The "wonderfully talented" (Dwight Garner, New York Times) author of Mislaid returns with a fierce and audaciously funny novel of families—both the ones we’re born into and the ones we create—a story of obsession, idealism, and ownership, centered around a young woman who inherits her bohemian late father's childhood home.

Recent business school graduate Penny Baker has rebelled against her family her whole life—by being the conventional one. Her mother, Amalia, was a member of a South American tribe called the Kogi; her much older father, Norm, long ago attained cult-like deity status among a certain cohort of aging hippies while operating a psychedelic "healing center." And she’s never felt particularly close to her much older half-brothers from Norm’s previous marriage—one wickedly charming and obscenely rich (but mostly just wicked), one a photographer on a distant tropical island.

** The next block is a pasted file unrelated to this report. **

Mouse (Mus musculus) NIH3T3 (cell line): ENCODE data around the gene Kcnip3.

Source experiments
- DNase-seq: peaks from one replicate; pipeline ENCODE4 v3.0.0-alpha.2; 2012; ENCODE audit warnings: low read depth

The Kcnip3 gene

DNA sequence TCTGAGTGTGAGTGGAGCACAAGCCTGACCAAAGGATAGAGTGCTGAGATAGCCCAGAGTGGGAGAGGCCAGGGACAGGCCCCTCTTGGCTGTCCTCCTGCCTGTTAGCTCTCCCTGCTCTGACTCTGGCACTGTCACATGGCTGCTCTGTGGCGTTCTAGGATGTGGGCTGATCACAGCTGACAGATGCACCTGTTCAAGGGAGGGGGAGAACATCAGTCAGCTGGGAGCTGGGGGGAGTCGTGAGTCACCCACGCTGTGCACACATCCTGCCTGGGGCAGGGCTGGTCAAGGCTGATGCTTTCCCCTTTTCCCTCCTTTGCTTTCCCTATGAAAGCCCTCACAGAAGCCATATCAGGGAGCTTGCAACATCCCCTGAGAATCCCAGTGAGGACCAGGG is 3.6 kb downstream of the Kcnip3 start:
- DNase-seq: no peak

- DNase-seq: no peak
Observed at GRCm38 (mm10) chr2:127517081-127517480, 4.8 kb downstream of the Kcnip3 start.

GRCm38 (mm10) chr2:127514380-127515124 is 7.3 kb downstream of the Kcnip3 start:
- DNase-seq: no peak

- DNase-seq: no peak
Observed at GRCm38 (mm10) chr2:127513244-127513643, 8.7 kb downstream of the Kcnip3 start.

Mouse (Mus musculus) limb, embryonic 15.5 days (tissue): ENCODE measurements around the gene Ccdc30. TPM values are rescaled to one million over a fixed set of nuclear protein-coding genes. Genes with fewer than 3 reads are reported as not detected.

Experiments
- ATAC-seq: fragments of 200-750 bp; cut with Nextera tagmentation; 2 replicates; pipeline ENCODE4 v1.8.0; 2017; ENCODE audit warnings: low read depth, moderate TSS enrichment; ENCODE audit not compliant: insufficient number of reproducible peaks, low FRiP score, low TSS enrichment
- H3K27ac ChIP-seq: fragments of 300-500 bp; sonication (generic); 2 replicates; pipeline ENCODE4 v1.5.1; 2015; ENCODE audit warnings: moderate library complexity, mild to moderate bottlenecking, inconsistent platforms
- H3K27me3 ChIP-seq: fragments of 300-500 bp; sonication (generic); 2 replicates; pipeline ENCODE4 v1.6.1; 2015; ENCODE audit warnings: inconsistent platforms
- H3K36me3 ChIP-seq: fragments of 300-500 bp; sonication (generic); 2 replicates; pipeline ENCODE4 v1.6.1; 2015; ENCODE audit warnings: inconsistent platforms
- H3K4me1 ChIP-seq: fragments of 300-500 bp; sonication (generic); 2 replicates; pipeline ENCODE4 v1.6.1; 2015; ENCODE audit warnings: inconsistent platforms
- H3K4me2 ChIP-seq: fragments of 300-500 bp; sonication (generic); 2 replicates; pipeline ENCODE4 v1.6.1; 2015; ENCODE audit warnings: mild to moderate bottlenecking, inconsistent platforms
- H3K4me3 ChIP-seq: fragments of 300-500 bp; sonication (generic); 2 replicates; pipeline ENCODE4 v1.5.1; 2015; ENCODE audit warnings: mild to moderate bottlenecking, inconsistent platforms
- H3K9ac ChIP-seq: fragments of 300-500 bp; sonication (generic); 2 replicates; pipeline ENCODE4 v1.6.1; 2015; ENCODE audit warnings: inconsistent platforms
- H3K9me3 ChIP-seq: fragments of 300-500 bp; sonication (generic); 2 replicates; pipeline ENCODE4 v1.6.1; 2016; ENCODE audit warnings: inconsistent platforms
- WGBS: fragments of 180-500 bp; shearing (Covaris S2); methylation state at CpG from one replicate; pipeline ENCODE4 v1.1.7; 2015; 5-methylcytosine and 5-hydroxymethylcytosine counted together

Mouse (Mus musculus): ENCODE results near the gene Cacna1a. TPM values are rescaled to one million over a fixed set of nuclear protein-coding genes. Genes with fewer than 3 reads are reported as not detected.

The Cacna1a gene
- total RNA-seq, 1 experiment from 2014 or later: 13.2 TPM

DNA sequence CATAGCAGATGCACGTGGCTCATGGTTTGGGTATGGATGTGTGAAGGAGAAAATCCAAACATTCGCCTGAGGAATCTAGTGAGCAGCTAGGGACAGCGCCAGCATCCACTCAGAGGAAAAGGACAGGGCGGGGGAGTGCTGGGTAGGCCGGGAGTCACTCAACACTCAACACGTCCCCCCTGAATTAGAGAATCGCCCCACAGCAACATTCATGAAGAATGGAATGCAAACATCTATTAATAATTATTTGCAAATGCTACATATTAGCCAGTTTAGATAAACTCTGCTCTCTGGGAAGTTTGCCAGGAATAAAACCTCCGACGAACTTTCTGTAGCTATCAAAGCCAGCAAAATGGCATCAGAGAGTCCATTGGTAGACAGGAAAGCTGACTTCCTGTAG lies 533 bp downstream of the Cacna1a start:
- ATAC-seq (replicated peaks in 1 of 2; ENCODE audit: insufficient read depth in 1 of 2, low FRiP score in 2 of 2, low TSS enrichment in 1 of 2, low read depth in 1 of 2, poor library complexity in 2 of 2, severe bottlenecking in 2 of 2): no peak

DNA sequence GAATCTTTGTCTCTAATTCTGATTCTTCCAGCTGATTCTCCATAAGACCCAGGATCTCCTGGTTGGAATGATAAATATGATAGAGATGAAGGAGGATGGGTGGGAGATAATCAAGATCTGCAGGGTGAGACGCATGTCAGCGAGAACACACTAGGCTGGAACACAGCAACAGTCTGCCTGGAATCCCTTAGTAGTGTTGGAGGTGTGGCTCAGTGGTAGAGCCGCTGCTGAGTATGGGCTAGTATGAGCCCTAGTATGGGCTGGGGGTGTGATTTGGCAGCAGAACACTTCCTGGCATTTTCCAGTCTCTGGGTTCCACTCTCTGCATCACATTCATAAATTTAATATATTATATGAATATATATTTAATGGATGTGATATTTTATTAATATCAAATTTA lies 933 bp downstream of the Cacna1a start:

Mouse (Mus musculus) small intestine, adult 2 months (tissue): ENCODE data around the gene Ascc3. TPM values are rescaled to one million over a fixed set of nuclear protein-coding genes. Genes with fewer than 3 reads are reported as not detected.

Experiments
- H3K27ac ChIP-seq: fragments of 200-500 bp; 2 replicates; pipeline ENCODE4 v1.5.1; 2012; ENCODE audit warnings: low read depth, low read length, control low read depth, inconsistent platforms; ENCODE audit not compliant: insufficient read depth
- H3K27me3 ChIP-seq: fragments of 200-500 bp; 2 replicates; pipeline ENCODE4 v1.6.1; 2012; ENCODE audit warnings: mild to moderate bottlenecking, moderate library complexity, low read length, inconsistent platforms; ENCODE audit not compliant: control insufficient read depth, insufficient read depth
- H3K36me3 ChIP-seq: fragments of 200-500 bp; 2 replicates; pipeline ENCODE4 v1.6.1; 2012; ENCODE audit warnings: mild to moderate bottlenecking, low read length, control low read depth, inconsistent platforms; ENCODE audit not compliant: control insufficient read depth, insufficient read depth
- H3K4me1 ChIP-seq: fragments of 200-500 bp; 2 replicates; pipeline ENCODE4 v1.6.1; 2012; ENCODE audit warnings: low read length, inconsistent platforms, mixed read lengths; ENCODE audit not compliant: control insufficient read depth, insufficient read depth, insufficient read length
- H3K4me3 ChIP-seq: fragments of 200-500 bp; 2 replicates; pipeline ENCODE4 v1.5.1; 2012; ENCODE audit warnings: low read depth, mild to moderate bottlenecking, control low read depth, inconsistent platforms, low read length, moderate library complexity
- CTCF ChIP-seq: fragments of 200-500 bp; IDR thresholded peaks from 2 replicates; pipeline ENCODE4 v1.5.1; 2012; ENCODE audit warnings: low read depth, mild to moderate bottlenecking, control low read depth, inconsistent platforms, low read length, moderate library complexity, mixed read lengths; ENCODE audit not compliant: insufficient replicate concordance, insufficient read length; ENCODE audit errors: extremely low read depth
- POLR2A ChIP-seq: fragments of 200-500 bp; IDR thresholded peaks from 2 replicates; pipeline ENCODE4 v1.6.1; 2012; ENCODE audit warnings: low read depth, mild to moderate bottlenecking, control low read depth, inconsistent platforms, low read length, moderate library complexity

But all that changes when her father dies, and Penny inherits his childhood home in New Jersey. She goes to investigate the property and finds it not overgrown and abandoned, but rather occupied by a group of friendly anarchist squatters whom she finds unexpectedly charming, and who have renamed the property "Nicotine." The Nicotine residents (united in defense of smokers’ rights) possess the type of passion and fervor Penny feels she’s desperately lacking, and the other squatter houses in the neighborhood provide a sense of community she has never felt before. She soon moves into a nearby residence, becoming enmeshed in the political fervor and commitment of her fellow squatters.

As the Baker family’s lives begin to converge around the fate of the house now called Nicotine, Penny grows ever bolder and more desperate to protect it—and its residents—until a fateful night when a reckless confrontation between her old family and her new one changes everything.

Nell Zink exquisitely captures the clash between Baby-Boomer idealism and Millennial pragmatism, between the have-nots and want-mores, in a riotous yet tender novel that brilliantly encapsulates our time.